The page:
“This kind of reverse mentoring situation … allows you to really understand [and] get comfortable so you connect with everybody in your organization and then really create that environment where people feel like they can achieve and bring their whole self to work and just be happy with what they do,” Shou says.
Employees from diverse backgrounds often bring fresh ideas and perspectives that foster innovation. Because younger workers are generally tech-savvy, some of their most valuable contributions revolve around the use of technology and social media.
Spencer Osborn, worldwide managing director at Ogilvy & Mather, an international advertising agency in New York City, credits his Millennial mentors with teaching him how to jazz up his Twitter posts (which had a reputation for being boring) and modernize his music playlists, according to The Wall Street Journal.
In addition to keeping him abreast of trends in the fast-moving business of advertising, Osborn says, the program has helped boost morale and retention at the agency because the junior mentors feel like their voices are being heard.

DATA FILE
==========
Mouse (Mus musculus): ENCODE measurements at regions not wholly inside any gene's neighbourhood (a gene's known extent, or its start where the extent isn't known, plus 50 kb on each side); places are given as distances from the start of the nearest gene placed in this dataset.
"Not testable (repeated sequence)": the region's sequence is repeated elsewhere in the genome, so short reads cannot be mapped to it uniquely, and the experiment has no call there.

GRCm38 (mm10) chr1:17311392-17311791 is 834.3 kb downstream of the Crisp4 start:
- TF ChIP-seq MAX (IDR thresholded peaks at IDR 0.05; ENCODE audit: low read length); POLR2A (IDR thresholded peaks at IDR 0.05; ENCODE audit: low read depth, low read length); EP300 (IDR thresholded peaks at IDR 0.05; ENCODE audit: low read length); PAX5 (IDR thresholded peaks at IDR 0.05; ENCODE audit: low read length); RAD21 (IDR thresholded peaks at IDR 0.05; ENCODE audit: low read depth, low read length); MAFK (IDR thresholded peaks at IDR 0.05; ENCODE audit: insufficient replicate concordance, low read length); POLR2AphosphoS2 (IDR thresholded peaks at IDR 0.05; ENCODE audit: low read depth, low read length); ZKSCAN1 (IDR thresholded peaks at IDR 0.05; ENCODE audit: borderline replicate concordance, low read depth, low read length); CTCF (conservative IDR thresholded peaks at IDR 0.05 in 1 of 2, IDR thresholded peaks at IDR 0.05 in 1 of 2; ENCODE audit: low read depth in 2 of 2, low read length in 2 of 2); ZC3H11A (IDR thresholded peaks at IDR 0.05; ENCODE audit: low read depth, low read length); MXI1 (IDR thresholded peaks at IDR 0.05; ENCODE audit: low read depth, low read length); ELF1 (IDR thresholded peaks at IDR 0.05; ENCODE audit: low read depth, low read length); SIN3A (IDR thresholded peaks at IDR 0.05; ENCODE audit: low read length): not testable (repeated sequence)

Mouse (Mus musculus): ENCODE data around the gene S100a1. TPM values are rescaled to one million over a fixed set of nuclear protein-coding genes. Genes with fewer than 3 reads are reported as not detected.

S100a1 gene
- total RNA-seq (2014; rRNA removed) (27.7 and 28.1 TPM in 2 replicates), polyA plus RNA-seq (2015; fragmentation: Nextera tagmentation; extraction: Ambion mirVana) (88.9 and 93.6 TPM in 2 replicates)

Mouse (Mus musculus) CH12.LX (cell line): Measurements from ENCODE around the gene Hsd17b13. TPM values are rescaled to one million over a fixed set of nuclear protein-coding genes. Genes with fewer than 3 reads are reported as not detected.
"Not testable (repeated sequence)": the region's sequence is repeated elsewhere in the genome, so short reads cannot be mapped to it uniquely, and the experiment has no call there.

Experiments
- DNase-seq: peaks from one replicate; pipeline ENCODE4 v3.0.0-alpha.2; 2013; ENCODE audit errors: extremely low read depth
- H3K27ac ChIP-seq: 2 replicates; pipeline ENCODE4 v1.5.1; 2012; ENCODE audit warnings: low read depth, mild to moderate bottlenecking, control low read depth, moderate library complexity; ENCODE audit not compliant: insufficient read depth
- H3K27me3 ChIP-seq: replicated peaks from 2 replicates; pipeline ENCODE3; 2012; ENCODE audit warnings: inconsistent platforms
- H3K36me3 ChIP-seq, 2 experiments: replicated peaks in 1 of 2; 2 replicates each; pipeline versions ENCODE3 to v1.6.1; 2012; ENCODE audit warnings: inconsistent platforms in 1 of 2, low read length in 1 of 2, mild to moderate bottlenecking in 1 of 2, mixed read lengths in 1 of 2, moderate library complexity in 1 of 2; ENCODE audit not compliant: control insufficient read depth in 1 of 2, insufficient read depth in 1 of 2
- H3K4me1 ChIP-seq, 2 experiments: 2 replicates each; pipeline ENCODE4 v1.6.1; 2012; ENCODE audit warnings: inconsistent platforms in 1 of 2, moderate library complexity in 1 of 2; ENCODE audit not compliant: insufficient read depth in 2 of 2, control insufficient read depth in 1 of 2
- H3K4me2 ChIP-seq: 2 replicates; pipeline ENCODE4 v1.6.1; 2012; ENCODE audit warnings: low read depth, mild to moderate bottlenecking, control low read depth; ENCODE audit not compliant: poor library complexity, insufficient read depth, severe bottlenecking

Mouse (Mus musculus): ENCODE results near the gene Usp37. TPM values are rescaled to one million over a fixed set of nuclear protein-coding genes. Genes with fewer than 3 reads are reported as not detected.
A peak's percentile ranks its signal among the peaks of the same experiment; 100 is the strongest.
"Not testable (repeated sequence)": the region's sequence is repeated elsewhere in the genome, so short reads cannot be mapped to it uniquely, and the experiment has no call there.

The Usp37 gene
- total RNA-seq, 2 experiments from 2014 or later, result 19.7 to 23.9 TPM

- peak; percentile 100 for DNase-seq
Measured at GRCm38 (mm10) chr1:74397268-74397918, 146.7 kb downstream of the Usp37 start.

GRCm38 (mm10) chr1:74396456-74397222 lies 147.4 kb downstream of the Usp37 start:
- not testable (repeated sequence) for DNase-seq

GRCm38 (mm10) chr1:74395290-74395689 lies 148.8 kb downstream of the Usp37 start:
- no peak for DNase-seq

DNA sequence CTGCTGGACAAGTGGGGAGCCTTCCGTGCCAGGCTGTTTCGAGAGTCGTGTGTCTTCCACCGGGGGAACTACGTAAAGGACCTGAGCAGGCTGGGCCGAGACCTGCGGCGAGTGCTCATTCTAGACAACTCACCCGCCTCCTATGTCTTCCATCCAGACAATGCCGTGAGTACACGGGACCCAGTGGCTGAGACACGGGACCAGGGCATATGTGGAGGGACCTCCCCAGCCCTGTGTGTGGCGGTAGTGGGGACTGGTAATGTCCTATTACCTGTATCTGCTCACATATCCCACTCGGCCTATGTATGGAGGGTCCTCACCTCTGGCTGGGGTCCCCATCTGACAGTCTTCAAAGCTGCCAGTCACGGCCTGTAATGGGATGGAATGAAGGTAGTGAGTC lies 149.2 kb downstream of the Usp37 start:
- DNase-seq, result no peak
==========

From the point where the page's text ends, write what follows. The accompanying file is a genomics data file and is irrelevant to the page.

Romaine Seguin, president of Global Freight Forwarding at UPS, recalled a time when the company was having a hard time training delivery assistants to use tablets, according to Mississauga.com, a Canadian news site. Her Millennial mentor convinced her to eliminate the tablets and train the assistants on cellphones instead. Mentoring can also evolve organically as the result of informal relationships and conversations.
“It doesn’t have to be a formal program,” Chaudhuri says. “It can be a mindset.”
Perhaps one of the greatest advantages to nontraditional mentoring is the way that it can transform a hierarchical culture into a more inclusive and collaborative environment where everyone’s input is valued and where everyone can make an impact.